15 December 2017 | CuriosityKilledShawn
A potential classic ruined by greed
Developed by Criterion, the same team behind Burnout Paradise, you can definitely feel a lot of Burnout DNA in this Need for Speed entry. Sadly, since it's published by EA, do not expect to get the full game, you'll have to plonk down a further £45 on the PSN for that privilege. And since the game is now almost 8 years old you can expect online play to be dead. Trust me, this is one Platinum trophy that you won't be winning.
As either Cop or Criminal Racer you take to the roads in the fictional Seacrest County and all of its varied wilderness on various missions including simple time trials, races, duels, takedown missions, utterly infuriating rapid responses, interceptors and, obviously, hot pursuits in which you must obliterate all other rivals. The game can frequently be very exciting and is very addictive but it is bogged down by lengthy crash cut-scenes, long load times, an overload of visual information bombardment between missions, and cars that handle simply terribly. The aforementioned rapid response missions are a nightmare as for every strike on any object the counter will add 2 seconds to your already tight time limit. Once you slam into the guard rail you'll never get control of your car back and you'll just be slamming from side to side across the road. You'll never beat the mission.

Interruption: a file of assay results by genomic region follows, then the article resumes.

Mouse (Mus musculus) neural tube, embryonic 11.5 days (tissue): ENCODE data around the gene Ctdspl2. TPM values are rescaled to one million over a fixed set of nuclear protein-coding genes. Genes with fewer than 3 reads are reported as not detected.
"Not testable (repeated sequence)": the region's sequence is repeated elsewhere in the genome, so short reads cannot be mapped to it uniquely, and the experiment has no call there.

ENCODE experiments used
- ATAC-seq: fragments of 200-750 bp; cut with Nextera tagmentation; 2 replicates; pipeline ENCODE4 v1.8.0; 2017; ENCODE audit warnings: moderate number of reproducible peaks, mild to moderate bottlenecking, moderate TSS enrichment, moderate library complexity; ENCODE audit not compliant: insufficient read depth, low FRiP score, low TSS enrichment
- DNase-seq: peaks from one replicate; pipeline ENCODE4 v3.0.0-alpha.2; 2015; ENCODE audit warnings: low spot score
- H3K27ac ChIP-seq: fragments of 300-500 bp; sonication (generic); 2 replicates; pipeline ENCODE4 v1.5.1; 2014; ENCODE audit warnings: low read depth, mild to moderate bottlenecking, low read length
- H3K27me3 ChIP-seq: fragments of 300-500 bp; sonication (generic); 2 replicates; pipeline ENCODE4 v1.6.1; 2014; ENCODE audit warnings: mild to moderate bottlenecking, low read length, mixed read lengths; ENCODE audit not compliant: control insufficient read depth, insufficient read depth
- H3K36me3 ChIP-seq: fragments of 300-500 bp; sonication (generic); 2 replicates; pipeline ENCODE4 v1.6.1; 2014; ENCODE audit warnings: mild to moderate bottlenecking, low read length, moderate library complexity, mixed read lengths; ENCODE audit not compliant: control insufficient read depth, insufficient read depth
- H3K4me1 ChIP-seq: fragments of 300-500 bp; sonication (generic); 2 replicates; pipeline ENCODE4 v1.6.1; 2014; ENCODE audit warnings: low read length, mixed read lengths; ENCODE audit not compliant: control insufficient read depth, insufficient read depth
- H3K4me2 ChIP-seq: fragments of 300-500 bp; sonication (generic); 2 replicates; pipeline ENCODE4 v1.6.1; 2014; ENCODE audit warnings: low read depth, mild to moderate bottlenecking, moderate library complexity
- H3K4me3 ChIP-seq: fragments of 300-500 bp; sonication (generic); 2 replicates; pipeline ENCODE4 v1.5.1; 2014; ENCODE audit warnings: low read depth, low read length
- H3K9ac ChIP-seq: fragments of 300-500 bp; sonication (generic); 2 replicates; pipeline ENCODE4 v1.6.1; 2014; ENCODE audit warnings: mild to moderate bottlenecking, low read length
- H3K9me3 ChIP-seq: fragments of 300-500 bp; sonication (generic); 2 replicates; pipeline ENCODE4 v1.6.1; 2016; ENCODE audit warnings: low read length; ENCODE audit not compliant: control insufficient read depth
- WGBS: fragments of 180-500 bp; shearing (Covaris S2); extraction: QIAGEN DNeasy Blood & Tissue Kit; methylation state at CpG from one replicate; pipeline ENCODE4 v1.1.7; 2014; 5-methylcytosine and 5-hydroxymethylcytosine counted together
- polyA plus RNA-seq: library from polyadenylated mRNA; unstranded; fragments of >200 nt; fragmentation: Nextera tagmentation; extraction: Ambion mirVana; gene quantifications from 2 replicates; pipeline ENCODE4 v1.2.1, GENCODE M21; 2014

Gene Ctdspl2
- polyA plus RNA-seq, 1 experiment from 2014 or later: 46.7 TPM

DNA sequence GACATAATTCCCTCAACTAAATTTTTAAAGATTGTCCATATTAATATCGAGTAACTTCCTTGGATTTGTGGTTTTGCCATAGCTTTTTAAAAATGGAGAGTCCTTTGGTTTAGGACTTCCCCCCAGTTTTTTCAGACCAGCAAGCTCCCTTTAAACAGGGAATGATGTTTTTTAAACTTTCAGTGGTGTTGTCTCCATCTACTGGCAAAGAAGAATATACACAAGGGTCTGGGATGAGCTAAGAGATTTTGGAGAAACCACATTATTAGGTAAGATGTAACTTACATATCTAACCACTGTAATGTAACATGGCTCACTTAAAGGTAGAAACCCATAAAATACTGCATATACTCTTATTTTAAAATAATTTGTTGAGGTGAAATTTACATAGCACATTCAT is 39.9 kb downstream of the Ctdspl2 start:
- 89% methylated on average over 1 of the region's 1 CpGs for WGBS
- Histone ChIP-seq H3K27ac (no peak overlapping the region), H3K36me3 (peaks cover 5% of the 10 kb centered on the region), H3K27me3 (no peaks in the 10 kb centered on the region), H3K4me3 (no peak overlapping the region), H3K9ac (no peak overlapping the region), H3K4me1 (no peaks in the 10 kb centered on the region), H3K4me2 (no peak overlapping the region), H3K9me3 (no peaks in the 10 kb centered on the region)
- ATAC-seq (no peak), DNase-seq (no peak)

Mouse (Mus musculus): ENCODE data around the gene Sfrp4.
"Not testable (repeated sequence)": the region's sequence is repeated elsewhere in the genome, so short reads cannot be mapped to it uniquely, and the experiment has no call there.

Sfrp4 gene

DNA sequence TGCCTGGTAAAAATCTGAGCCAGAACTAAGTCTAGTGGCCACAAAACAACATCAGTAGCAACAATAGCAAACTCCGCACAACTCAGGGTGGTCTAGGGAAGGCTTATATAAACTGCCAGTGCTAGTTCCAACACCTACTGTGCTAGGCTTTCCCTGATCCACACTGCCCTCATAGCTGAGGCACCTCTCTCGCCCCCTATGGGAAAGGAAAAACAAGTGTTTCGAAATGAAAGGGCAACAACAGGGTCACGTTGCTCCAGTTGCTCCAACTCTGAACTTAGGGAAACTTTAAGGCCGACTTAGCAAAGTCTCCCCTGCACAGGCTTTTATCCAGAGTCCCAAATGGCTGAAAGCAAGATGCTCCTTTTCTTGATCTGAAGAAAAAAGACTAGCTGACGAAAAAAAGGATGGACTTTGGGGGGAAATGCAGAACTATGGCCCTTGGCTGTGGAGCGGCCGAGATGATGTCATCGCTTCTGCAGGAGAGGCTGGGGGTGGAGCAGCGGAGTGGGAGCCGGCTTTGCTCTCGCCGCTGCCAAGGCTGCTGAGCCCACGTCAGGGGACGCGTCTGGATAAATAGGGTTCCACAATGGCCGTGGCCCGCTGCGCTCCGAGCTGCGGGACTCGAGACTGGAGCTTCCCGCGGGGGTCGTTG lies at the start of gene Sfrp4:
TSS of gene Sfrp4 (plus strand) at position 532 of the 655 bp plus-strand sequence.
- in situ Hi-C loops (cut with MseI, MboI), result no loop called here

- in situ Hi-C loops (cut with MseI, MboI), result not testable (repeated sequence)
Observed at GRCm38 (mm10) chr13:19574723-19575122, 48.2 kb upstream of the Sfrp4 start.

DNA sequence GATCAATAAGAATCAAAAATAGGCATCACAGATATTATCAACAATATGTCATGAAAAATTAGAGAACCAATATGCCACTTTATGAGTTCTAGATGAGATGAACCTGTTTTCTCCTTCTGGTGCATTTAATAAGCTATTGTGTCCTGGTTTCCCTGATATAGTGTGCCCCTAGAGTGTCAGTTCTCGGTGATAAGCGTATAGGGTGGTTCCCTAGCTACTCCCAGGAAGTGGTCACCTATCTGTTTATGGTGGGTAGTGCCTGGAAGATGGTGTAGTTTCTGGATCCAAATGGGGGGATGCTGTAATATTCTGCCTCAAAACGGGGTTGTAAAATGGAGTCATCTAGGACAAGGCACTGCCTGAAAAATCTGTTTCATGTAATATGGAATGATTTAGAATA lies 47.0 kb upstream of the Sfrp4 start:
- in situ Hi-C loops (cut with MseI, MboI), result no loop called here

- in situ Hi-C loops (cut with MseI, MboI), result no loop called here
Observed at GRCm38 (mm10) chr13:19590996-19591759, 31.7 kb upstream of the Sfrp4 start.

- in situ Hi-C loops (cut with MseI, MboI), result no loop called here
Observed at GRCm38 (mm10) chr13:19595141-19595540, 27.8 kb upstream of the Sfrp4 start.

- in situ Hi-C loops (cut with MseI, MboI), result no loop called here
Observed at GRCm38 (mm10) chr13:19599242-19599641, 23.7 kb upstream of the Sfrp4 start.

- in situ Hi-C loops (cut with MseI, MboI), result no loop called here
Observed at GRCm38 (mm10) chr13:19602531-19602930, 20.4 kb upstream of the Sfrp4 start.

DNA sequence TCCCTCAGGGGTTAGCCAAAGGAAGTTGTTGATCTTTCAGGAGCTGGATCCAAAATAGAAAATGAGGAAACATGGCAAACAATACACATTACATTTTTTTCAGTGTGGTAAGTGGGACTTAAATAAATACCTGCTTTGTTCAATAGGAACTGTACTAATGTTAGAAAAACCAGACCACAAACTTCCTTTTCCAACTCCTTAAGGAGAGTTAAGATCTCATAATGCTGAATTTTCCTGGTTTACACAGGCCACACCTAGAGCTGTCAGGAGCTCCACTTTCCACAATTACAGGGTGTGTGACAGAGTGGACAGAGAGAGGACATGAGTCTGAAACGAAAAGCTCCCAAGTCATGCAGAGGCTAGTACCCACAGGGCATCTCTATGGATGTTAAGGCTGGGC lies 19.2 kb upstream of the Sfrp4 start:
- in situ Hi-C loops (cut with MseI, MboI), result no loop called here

Also, unlike Burnout Paradise, the XBM option is not available, meaning you cannot play your own tunes during the game and must stick to the licenced soundtrack. It's decent, but it's nowhere near as innovating and visionary as the soundtrack to Need for Speed: Shift 2 Unleashed. Though, overall, it's a much better game than Need for Speed: The Run.
I managed to unlock just 37% of the trophies. Any higher would require online play and purchase of the DLC. It gave me a few days of fun, but I'll never go back to this.